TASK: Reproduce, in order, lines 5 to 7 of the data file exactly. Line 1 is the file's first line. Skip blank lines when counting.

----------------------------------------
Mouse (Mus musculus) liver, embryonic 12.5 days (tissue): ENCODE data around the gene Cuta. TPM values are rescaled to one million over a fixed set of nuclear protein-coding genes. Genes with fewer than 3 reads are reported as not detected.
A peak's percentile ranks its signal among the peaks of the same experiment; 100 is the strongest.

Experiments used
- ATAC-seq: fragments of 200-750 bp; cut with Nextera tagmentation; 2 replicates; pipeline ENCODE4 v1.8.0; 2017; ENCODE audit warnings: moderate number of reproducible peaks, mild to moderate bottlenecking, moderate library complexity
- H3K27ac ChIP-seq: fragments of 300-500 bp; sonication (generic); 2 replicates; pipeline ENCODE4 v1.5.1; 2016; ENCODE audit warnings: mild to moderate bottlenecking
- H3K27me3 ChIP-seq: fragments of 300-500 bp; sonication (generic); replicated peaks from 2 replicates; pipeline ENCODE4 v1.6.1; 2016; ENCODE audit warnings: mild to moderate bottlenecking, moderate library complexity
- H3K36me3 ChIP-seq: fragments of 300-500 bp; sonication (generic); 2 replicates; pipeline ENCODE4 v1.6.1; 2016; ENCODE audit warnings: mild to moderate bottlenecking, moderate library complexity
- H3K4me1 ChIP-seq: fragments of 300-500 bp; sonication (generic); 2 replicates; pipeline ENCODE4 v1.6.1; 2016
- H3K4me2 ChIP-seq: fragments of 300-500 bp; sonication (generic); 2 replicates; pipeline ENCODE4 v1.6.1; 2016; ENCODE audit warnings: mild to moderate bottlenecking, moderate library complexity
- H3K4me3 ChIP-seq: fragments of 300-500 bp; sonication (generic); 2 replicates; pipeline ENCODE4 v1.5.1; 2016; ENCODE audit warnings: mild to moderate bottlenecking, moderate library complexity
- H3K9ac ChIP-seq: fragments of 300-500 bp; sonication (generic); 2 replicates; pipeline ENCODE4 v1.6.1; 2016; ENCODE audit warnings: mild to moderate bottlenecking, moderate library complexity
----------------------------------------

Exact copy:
- H3K27ac ChIP-seq: fragments of 300-500 bp; sonication (generic); 2 replicates; pipeline ENCODE4 v1.5.1; 2016; ENCODE audit warnings: mild to moderate bottlenecking
- H3K27me3 ChIP-seq: fragments of 300-500 bp; sonication (generic); replicated peaks from 2 replicates; pipeline ENCODE4 v1.6.1; 2016; ENCODE audit warnings: mild to moderate bottlenecking, moderate library complexity
- H3K36me3 ChIP-seq: fragments of 300-500 bp; sonication (generic); 2 replicates; pipeline ENCODE4 v1.6.1; 2016; ENCODE audit warnings: mild to moderate bottlenecking, moderate library complexity